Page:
Interested in teaching kids about money? You can never start too early. This post will give you eight great ideas to start educating your kids about money at home.
I have a 7-year-old daughter and 14-year-old son.
My daughter is in the first grade. Some of the homework assignments she’s brought home include counting money (identifying the number of pennies equivalent to a nickel, a dime, and a quarter; determining the value of a collection of pennies, nickels, and dimes whose total value is $1 or less, etc.)
My son is in the 8th grade and he is in Algebra I. Word problems with money, simple interest, and calculating the likelihood of having certain coins with certain variables all show up in his homework.
Thank God I was good in math! 😉
We don’t give our kids an allowance, per se. We expect that certain tasks and chores are required for personal responsibility and maintaining the home we all live in.
READ MORE: Allowances for Children: To Give or Not to Give?
If they want to perform additional work or are trying to save up to buy something, we will come up with a project and assign payment to that project.
We encourage them to save their money from Christmas, birthdays, and other windfalls. If they want to use it for junk (food or toys), we are usually able to discourage them from doing so.
I try to teach my kids How to Budget, Involve My Kids in Saving Money, and sometimes Share Financial Struggles with Children.
Today’s post was written by Gregg Murset, CEO of BusyKid, the first online chore chart where children can earn, save, share, spend and invest real money wisely.
When BusyKid offered to share a post with my readers, I loved the idea. The site suggests age-appropriate chores, encourages kids to complete chores/activities for a real allowance, and automates the whole process for parents.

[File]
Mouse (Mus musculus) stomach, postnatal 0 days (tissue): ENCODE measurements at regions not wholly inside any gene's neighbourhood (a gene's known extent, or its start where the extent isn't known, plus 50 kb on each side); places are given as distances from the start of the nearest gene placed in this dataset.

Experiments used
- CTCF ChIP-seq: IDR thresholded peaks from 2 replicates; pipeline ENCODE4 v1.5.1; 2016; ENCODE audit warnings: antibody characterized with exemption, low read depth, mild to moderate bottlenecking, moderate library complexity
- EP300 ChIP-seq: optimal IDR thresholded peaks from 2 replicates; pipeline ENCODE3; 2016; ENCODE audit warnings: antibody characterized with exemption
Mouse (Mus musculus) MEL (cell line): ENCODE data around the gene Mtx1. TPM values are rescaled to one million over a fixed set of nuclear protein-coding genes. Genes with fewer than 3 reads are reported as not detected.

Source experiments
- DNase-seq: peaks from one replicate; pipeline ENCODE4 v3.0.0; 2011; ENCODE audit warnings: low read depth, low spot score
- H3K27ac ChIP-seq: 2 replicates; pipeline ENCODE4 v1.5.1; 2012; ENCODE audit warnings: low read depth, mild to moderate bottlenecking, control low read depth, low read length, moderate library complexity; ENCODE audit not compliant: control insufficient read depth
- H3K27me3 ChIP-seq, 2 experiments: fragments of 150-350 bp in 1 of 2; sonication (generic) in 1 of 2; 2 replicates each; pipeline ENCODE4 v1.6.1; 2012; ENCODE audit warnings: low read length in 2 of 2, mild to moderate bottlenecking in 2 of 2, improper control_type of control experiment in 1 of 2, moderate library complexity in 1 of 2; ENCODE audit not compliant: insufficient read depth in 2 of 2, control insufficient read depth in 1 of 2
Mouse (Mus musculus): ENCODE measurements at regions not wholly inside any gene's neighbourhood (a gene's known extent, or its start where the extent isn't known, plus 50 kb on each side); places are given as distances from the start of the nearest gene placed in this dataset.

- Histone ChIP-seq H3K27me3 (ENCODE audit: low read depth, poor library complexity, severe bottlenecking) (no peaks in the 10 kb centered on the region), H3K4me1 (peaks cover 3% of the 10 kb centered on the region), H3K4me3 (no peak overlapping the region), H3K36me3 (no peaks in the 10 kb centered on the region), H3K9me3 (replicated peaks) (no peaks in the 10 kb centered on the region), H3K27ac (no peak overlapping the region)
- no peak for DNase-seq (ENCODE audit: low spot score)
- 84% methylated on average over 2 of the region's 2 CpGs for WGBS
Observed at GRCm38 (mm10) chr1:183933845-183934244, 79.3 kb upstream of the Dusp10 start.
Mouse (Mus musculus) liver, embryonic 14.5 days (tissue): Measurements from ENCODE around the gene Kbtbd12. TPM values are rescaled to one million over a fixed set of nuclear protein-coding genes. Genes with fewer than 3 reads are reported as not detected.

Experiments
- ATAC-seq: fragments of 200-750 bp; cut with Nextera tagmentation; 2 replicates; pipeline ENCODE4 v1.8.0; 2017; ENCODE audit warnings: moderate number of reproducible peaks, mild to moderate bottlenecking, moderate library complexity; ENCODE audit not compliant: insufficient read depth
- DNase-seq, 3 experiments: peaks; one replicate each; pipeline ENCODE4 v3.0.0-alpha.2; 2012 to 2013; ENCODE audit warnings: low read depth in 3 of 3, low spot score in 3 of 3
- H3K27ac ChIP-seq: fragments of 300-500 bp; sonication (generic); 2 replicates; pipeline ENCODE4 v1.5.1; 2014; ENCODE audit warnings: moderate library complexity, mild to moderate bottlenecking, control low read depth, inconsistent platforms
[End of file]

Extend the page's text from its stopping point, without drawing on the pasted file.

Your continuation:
Nearly 25% of US states receive a failing grade when it comes to teaching kids personal finance in schools. Twelve states don’t attempt to teach it at all. This could be one of the reasons that only 35% of credit card users pay off their bill every month, and that only 1 in 3 Americans is saving for retirement. We don’t expect kids to learn how to read, write or drive without instruction, but another essential life skill, money management is ignored for the most part.
April is Financial Literacy Month, the perfect reason for parents to take the initiative to supplement their kids’ lacking personal finance education at school with lessons at home. Here are eight unique ways of teaching kids about money.
8 Ways Of Teaching Kids About Money
- Check Out Your Schools – Visit your school to see what (if anything) is being taught about personal finance or if personal finance is required to graduate high school.Once you have this information, you can determine your next moves to ensure your kids know how to manage money when the time comes. With a majority of U.S. high school students failing to learn about money, there’s a good chance your children won’t either.
- Leave Books To The Adults – There are thousands of books available on finance and managing money, but don’t waste your cash buying these for your kids.Kids learn best by doing, so sitting down with a book that explains percentage rates, credit, loans or budgeting won’t leave a long-lasting impression. They would learn more from watching movies like “Moneyball” or “The Big Short”.